Washington pear growers short of pickers
PESHASTIN, Wash. — Seven deer cautiously crossed a road from one part of Dennis Nicholson’s pear orchard to another.
It’s too bad, Nicholson, agreed that they couldn’t pick for him. Like his neighbors, Nicholson is short pickers. Deer don’t help. They don’t eat the fruit but they do eat terminal buds off young apple trees, killing them if they get too many.
“I’ve put out deer repellent but it’s only about 50-percent effective,” Nicholson said.
But on his eighth day of harvest, Sept. 20, Nicholson was more concerned about enough pickers than deer.
Eight pickers arrived in the morning. Three others didn’t.
Noting the steepness of the portion of his orchard being picked, Nicholson said they probably found an easier, flatter orchard elsewhere or apples, which are lighter and easier to pick.
He said he needed 15 pickers a day to finish the harvest of his 35 acres of d ‘Anjou pears within the next 10 days.
“This is typical of the last few years,” he said. “We haven’t had people stop in and ask for work for a long time. Most of my guys are regulars, here all year long.”
One of them, Guillermo Hollos, 71, is the oldest picker that Nicholson knows of.
“He’s older than I am and he works harder than I do,” said Nicholson, 66.
Hollos moved and picked quickly. Using Nicholson to translate his Spanish, he said he has no plans to quit.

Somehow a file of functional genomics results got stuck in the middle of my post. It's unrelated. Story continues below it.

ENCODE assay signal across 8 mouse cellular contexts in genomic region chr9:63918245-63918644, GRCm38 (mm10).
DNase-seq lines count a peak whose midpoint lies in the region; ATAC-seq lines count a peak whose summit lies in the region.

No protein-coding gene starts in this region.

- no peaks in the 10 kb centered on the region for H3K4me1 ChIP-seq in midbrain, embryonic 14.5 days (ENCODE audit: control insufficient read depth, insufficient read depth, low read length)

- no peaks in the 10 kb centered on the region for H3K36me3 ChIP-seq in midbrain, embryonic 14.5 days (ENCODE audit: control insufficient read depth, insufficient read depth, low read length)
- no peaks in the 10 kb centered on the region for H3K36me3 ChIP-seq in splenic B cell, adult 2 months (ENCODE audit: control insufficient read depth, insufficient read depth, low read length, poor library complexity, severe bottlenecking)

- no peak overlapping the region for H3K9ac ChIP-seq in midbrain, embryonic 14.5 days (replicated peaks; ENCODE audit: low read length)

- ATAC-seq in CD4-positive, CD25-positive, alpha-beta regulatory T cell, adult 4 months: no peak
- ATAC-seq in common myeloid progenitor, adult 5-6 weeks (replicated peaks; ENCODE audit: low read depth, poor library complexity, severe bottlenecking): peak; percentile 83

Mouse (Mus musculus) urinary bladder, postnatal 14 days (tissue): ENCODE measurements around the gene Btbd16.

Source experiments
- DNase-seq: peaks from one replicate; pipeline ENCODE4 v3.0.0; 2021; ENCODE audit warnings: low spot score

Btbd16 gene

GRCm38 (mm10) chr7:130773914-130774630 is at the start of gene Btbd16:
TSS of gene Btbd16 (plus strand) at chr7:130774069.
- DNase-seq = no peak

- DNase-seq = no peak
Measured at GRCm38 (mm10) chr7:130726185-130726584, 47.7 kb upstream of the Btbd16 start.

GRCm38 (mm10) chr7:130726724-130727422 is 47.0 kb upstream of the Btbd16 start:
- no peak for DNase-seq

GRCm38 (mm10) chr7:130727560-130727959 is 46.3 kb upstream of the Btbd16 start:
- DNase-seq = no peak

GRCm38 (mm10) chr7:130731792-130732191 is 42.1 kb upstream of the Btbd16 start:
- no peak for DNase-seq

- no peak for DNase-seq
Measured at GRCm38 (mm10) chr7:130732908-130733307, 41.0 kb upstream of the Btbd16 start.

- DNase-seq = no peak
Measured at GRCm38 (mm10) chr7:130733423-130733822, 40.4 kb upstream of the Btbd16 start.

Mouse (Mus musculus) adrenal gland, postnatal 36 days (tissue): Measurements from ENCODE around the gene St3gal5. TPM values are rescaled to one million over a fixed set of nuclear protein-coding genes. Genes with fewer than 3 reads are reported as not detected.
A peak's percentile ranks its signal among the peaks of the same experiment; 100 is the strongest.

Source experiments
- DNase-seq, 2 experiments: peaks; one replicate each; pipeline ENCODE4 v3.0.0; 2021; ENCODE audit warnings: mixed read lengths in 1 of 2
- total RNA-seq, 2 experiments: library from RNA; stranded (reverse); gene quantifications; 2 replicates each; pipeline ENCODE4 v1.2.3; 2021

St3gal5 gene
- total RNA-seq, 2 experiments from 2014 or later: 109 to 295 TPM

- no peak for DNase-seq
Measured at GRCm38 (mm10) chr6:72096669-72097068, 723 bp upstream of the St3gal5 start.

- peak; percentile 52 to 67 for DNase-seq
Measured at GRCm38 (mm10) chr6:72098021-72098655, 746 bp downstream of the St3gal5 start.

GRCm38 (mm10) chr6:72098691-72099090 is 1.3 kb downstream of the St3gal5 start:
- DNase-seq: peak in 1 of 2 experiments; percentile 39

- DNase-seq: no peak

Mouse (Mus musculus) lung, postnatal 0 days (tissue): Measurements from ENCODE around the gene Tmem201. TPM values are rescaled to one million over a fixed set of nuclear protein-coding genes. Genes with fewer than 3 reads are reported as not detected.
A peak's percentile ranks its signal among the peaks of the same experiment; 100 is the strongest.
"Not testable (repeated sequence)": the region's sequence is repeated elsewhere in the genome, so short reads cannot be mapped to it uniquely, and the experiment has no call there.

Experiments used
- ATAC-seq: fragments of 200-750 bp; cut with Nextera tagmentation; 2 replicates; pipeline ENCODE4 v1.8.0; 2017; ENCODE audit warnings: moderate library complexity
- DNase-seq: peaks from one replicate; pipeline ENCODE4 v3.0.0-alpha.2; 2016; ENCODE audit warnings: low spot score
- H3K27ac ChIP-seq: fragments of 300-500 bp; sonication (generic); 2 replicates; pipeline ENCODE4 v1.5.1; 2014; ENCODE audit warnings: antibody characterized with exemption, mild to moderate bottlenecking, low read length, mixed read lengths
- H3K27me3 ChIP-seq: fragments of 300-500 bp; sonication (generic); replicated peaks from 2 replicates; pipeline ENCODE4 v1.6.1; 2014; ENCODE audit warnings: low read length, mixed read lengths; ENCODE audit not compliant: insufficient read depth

When he says “vamonos,” I’ll be gone, he said with a big grin. He said he’s picked for 46 years, 20 for Nicholson, and raised nine children in an orchard cabin.
Across Highway 97 from the Nicholson Orchard, Dick Smithson leveled tops of bins full of pears, preparing them for trucking to a packing shed. He said he had 16 pickers but could use a few more with more than half his 60 acres to go.
“The last few years has been a struggle with all this immigration stuff going on,” Smithson said. “In our nation, agriculture is a tiny spot on the map. Legislators don’t seem to care too much about apples and pears being picked.”
Another neighbor, Jeff Folden, was five days late starting harvest because he had no pickers. He placed a picker wanted sign, in Spanish, at the highway. He got two pickers and started. The next day, Sept. 20, he got three more and was hoping for five more the next.
Folden admitted the three might have come from Nicholson’s, but noted he was paying more than he wanted to at $23 per bin with a $2 per bin bonus if workers stayed with him through harvest.
He said he use to pay $18 to $20 per bin but has had to pay $22 to $23 the last several years. Large companies, that provide housing, still get by with $17 to $19, he said.
Fewer pickers are coming from California because they don’t want to risk getting caught by immigration authorities, Folden said.
“They get deported and their families remain,” he said. “It’s a sad deal. I don’t know why we can’t do temporary worker visas.”
Pickers are really scarce, he said, north of Brewster in Okanogan County. It doesn’t help, he said, that immigration authorities do sweeps before harvest.
“Two days ago I was moping around,” Folden said. “Now, I think I may make it and get to go hunting.”